The Executive Coordinator of the Fountain Hill Center, Amy Van Gunst, asks her 17 year old son, “Hey what do you hear about Pokémon Go?”
He responds, “Well, I hear it gets people up and moving around.”
“I thought it was interesting,” Amy says, “That he didn’t tell me anything about the game first.”
A lot of folks are having a similar experience. In the short week since its release, the video game has produced more than a million stories about mental health. Actually, it’s the gamers producing these stories. And they’re positive, and point us to some of the really good changes happening in the world of mental health.
We still operate with a lot of worn out ideas about what it means to be mentally strong and healthy – and when we think of therapy, it’s probably still Freud’s couch that comes to most of our minds. But the therapeutic landscape is dramatically changing, and the Pokémon Go stories indicate just how much.
One of the most interesting parts of the Pokémon Go/mental health picture is that it’s driven by gamers reporting on social media that they feel better and more mentally healthy. “It’s really good to see people talking like this,” says Fountain Hill Center Therapist, Otha Brown, “Because mental health isn’t just about coming into my office and fixing your problems. Mental Health is about getting out there, getting to know people – it’s about enjoying your life.”
Over the last few years, the mental health community has produced a bevy of virtual and electronic resources that make use of the technological landscape to encourage people to become more actively aware that mental health affects us. Also, reaching out, forming new social connections (even with a therapist) is often one of the biggest difficulties for folks dealing with a mental illness. One of the hopes of these recent trends is that the anonymity of technology and virtual spaces will help people overcome this hurdle.
“One of the things that probably makes this game helpful to people,” says Randy Flood, Director of the Men’s Resource Center, “is that it has interactive features and allows gamers to form a social network, encounter each other, and create affiliation. This is very beneficial for individuals who struggle with isolation and loneliness or mental health issues.”
In general, we tend to think that this is precisely not what video games do, but the game’s blend of real time activity and virtual rewards seems to be creating just the right balance. Amy thinks that “what people seem to be saying about the game is that it provides them motivation to get up and outside. They’re working towards a goal without having to force social interaction which is often a barrier for folks struggling with depression and/or anxiety.”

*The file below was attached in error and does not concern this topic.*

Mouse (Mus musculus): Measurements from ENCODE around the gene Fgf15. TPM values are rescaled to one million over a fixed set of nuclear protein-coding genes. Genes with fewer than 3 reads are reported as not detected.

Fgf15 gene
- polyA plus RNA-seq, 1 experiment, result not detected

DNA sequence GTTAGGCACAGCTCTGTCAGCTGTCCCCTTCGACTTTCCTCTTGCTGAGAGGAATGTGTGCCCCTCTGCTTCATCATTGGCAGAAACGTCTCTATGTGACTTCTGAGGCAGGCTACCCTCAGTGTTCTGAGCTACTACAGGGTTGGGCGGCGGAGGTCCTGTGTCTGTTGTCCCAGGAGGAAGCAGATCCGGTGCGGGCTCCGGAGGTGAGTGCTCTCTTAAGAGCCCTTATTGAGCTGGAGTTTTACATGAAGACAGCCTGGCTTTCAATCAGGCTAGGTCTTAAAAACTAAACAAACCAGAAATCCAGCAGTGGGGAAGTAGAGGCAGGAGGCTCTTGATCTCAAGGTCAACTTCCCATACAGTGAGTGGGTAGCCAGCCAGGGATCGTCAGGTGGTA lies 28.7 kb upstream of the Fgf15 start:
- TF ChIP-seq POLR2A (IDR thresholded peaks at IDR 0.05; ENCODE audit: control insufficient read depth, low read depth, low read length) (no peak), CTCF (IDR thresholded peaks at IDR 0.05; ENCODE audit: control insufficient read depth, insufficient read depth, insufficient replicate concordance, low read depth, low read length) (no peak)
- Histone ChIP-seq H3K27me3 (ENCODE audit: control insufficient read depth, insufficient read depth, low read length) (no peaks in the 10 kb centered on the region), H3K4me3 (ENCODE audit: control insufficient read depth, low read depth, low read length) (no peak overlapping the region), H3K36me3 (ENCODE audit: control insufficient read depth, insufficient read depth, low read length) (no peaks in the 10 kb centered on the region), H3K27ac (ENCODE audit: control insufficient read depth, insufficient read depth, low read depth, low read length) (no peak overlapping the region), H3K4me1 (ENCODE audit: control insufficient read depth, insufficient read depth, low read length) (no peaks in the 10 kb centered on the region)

Catching Them All
What we do as therapists is help folks adjust unhealthy patterns (of thought, activity, diet, behavior, relationship, consumption, you name it). So they can move into stories, behaviors, and relationships that are more meaningful and vibrant. This game seems to be helping us out a bit.
Interrupting a forbidding place – a social scene, a public space, where a person might normally feel awkward, anxious, and like they don’t add much to the scenario – with a brightly colored fantasy creature our phone catches with a “Poke-ball” is actually a pretty good metaphor for the work we do in our offices.
“What I am so often trying to do,” says Amy, “is inspire clients to find their motivation and reshape the way they look at and act in the world around them. Being able to connect to something powerful inside us – a desire, a goal, is what we need to change behaviors that are harmful, or that stem from mental illness. It seems like this game gives folks the option of working towards a goal of finding something, and that motivation is powerful enough to create behavior change that medications and talk therapy are not always able to do.”
For Randy, this is about understanding a mental illness’s potential to remove people from a sense of purpose, “A mental health crisis is an existential crisis, begging the soul/psyche/body to ‘get up and move around’…Move our bodies, our minds, our emotions and our social circles in new and integral ways. The purpose of the game overrides the propensity for lethargy and anhedonia often present in mental illness. Breaking into these habits through the game can give people the momentum they need to find it elsewhere.”
Mental well being has a lot to do with options. We need to feeling like we can understand and reach our potentials. We need to be comfortable connecting with folks. We need to have the confidence to try something new, and the stamina to keep up with routines and responsibilities. “When folks realize that staying well mentally isn’t about someone telling you what’s wrong with your head, but has to do with how you can take on your life, then it doesn’t seem impossible,” says Otha, “It seems like something you can do.”